The sex industry, and likewise the spending of money associated with this industry and the act itself among consenting adults, is one of the indicators that mainstream economists rarely use when calculating their complex economic analyses regarding the state of economies around the world. It should be, because sex is almost as fundamental as eating and dressing up in clothing. Actually, it is more indicative of the health or lack thereof economically because the prices aren’t as regulated as other essential services and goods like food because it is mostly a black market around the world.
Matthew Lynn from the Bloomberg agency believes that in hard times, traditional indicators are useless. He suggests alternative benchmarks such as the price of prostitutes. The economist claims the Latvian sex market is the most precise indicator of the health of global trade.
“It’s very flexible. There’s no barrier for people coming here and the price is very flexible. It can change by the hour, by the day. It tells you very, very quickly what the state of demand is. There’s not much money flowing around the system. There’s not much cash there. And that means the economy is getting into trouble,” Matthew Lynn said (Russia Today 2009).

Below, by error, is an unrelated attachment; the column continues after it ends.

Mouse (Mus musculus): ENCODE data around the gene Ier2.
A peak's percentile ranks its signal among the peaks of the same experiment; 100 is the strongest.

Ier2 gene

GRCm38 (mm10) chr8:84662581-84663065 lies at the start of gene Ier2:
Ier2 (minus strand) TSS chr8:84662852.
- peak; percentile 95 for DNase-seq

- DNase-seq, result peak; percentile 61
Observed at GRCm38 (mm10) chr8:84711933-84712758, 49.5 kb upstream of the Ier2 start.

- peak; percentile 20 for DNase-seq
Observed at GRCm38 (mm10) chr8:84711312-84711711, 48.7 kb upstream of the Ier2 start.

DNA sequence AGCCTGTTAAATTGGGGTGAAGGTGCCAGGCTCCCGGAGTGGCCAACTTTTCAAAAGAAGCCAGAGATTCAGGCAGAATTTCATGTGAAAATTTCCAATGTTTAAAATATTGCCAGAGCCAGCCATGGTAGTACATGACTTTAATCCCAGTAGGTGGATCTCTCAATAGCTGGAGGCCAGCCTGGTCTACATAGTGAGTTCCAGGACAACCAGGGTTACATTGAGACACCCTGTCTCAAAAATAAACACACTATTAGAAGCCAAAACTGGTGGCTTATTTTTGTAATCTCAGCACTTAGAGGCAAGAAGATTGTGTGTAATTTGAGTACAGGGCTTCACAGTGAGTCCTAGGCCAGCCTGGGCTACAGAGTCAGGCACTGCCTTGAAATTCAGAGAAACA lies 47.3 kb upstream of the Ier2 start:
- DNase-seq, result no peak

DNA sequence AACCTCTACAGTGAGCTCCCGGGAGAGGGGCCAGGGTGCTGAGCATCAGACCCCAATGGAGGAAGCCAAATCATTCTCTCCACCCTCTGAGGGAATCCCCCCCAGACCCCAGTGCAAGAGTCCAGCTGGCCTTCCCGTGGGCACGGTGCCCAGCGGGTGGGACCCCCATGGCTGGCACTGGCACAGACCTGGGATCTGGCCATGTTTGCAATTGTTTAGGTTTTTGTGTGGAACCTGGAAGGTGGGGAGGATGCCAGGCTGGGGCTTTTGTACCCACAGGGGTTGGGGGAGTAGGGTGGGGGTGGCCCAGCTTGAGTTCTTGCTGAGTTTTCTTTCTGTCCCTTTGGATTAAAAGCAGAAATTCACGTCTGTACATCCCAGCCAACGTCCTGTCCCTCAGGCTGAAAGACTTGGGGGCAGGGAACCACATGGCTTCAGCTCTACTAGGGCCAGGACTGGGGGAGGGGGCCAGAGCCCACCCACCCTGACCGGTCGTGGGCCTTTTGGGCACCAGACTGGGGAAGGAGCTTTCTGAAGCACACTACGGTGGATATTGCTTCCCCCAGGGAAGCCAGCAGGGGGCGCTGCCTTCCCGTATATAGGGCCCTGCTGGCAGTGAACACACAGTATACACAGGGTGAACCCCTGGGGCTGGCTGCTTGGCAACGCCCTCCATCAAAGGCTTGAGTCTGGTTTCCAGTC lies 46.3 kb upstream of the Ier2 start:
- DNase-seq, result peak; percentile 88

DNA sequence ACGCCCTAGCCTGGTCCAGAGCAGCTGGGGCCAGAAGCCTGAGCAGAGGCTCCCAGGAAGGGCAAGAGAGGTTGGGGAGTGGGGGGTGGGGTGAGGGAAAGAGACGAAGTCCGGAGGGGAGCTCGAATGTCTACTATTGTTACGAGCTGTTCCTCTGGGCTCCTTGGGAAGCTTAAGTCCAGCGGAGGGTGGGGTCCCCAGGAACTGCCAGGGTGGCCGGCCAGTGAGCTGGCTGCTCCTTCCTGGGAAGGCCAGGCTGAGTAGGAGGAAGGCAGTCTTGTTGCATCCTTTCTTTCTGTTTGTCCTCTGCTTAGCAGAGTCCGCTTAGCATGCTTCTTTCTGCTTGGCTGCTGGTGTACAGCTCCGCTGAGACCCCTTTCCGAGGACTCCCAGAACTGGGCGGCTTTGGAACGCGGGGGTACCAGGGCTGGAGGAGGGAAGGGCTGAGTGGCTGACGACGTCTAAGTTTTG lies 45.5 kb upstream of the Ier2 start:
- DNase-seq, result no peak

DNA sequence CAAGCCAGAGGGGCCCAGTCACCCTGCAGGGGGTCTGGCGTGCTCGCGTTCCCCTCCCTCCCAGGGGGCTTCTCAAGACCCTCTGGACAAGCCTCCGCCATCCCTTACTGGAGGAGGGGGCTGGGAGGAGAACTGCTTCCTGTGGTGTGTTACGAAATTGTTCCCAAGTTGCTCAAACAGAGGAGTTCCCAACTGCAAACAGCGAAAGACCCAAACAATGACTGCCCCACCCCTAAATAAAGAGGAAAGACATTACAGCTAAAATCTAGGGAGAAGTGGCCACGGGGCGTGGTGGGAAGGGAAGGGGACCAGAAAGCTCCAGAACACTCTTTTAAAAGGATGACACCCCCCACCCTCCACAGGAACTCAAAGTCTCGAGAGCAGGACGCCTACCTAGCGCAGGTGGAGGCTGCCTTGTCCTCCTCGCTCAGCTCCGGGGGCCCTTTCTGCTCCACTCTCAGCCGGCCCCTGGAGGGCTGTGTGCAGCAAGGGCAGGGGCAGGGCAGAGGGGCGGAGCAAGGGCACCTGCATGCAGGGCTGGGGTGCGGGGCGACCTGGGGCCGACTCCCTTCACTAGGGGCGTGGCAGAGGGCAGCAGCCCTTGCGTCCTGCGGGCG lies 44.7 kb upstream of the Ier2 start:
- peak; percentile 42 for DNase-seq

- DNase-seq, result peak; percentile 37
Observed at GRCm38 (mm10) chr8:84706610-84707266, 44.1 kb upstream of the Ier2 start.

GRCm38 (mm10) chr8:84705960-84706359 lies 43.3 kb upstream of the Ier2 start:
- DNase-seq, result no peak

Likewise, in economic recessions there are fewer Babies Born, fewer Babies Planned. In one survey, 44 percent of women said that they were going to put off having kids or have fewer kids because of the economy (Time Magazine, 2009).
Sex during bad economy complicated
By Alex Boerger of The News Record
sour economy provides interesting twists in social behavior, with the latest fascination of many media outlets being the rise in condom sales during the recession.
Theories for this rise include sex drive being immune to the recession, at-home entertainment being cheaper than out-of-home entertainment and an increased rationality about having an extra dependant in the budget, said William Saletan of Slate magazine.
But what really constitutes the rise in condom sales? For one, condoms are cheaper than birth control pills; 23 percent of women are having a harder time affording birth control, according to a Washington Post survey.
People make quick, intuitive decisions: Buying condoms in the short term is cheap compared to the little bit of extra risk added by switching from birth control. But, the increase in sales could also be a result of how expensive children have become.
Original article By Alex Boerger of The News Record
You can check out the Latvian hooker index — While not calculated with the rigorous detail as other indicators, capital markets blogger John Hempton keeps a keen eye on the cost of the world’s oldest profession in one of the globe’s toughest economies.
Current reading: Hempton says Latvia’s poor exchange rate is killing the prostitution business in the Baltic country and could be an indication of a debt default.